Programs That Can Help You With A Mortgage Down Payment

February 12, 2020



Buying a home is a big step and one many are not ready to make due to the lack of a down payment. While most lenders require 20% down payment for a home, first-time homebuyers will usually have to come up with a minimum of 3.5% down payment, which doesn't seem a lot, until you realize that is still thousands of dollars that you may not have. Fortunately, there are plenty of down payment assistance resources available for first-time homebuyers. There are countless grant programs out there, including Chenoa, state-funded programs (, and Good Neighbor Next Door. Chenoa was originally developed to assist Native Americans and other minorities with purchasing homes. It has since expanded to provide assistance to any qualifying borrower who may need assistance. And through HUD, Good Neighbor Next Door offers qualifying public servants, like teachers, law enforcement officers, and firefighters, assistance with a home purchase. First time home buyers may also qualify to borrow from your retirement account. Some taxes or penalties may apply, so talk with your financial advisor first. For a Roth IRA, you could borrow up to $10,000 without penalty to fund your down payment. Other IRAs have similar rules, though they may require that you pay income taxes on what you’ve borrowed. You’re also able to take a loan from your 401K, though there are limits to the amount and you must pay back your loan with interest. The thing that’s really useful in minimizing the amount of money you need to bring to the table is seller credits. While the buyer will still need to show that they could bring the required down payment to closing, it is possible to have a majority of your costs covered by the seller. With a seller credit, the buyer can roll those formerly up-front closing costs into their total loan amount.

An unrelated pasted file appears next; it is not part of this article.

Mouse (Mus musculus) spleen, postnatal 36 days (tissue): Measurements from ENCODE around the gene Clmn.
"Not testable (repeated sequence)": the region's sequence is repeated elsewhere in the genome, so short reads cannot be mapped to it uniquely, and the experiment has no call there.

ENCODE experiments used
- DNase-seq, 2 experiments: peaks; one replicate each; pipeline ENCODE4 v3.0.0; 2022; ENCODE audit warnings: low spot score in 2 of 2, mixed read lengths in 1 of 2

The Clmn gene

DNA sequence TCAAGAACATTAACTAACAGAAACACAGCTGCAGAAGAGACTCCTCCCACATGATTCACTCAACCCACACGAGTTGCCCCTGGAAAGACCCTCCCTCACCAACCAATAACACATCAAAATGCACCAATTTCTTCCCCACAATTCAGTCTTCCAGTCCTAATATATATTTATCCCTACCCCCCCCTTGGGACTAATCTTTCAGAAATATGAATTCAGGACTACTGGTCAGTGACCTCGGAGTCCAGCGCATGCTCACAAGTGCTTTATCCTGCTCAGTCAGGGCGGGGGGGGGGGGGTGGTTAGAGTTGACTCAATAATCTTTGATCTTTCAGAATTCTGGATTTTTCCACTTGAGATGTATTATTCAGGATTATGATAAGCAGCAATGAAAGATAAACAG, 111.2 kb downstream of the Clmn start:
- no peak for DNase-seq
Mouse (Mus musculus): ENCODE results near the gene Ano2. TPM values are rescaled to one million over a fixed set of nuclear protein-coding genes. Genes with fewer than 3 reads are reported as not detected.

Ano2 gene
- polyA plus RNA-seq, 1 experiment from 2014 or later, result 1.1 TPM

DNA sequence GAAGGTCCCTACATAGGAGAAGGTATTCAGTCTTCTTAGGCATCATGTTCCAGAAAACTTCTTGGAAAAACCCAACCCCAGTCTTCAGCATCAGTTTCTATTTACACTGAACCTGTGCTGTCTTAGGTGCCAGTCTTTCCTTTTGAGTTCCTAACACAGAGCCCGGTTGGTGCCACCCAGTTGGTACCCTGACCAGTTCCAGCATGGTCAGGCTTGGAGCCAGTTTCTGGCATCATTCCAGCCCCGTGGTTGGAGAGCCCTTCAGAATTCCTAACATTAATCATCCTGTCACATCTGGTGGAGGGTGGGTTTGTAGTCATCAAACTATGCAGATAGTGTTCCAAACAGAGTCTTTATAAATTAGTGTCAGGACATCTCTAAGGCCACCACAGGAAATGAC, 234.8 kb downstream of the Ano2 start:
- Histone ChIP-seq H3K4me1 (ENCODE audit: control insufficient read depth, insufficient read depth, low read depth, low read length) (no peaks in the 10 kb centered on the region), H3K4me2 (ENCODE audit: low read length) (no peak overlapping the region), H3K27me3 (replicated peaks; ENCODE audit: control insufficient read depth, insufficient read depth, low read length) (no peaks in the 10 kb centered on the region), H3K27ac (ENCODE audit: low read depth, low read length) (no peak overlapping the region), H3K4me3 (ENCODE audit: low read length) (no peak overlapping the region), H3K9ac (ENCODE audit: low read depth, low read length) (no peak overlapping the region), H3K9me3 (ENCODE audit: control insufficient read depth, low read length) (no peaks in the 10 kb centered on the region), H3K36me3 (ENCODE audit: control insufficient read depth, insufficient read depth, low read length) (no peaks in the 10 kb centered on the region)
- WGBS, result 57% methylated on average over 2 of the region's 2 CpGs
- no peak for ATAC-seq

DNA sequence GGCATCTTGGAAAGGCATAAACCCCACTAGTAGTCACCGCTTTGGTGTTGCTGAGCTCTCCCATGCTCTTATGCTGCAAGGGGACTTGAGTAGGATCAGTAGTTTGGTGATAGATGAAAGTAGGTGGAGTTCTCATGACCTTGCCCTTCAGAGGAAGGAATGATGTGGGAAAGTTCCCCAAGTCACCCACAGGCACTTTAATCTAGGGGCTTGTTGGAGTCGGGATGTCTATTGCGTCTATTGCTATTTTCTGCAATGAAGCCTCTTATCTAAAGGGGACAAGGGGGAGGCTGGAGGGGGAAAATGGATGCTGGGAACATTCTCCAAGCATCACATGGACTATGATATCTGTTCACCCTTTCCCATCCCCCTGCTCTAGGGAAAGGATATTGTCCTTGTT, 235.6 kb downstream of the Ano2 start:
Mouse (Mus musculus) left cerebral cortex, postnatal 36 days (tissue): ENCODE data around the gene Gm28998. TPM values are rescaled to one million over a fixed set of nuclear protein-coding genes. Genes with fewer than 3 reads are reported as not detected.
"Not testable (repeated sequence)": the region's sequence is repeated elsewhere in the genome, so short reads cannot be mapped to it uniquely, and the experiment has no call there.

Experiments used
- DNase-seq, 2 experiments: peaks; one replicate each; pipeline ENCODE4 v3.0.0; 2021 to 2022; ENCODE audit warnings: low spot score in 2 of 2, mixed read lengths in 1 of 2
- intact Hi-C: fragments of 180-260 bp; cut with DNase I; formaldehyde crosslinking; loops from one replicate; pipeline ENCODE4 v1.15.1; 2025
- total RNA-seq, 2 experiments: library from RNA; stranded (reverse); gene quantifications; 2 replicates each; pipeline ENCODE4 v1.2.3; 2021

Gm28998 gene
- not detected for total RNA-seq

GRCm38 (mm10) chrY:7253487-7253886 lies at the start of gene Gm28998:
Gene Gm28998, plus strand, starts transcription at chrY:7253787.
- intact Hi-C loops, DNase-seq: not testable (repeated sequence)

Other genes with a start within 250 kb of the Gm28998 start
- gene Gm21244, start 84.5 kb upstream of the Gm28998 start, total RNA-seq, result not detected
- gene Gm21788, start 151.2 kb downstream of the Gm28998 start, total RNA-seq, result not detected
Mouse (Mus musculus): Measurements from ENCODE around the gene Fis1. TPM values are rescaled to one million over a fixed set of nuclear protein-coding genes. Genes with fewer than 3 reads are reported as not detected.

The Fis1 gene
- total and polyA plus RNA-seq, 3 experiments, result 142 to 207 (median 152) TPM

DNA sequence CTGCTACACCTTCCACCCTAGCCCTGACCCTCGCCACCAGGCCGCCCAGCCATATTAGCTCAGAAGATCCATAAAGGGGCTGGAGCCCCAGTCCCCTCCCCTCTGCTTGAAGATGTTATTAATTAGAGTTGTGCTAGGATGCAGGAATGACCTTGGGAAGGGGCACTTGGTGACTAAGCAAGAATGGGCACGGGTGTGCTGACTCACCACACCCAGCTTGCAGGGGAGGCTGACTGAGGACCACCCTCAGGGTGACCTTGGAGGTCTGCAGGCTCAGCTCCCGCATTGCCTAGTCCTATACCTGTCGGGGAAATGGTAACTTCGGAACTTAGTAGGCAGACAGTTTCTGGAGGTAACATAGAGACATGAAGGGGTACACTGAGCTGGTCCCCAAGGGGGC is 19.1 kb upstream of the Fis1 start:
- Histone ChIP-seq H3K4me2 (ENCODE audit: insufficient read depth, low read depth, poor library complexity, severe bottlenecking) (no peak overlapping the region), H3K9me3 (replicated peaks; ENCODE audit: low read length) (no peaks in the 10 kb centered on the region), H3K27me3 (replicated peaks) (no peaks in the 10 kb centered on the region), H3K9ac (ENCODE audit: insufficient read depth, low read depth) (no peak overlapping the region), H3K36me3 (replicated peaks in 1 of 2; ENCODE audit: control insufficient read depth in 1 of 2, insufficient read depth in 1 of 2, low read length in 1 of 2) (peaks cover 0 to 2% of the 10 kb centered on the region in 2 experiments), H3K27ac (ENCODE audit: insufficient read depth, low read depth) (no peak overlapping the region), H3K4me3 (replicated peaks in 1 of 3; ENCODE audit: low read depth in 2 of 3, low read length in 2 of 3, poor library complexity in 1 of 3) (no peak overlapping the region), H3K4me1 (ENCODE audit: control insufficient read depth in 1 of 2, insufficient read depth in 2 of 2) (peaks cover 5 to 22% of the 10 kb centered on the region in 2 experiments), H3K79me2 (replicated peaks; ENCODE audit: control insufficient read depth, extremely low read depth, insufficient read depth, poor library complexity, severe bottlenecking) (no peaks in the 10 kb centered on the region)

SOURCE: Apartment Therapy

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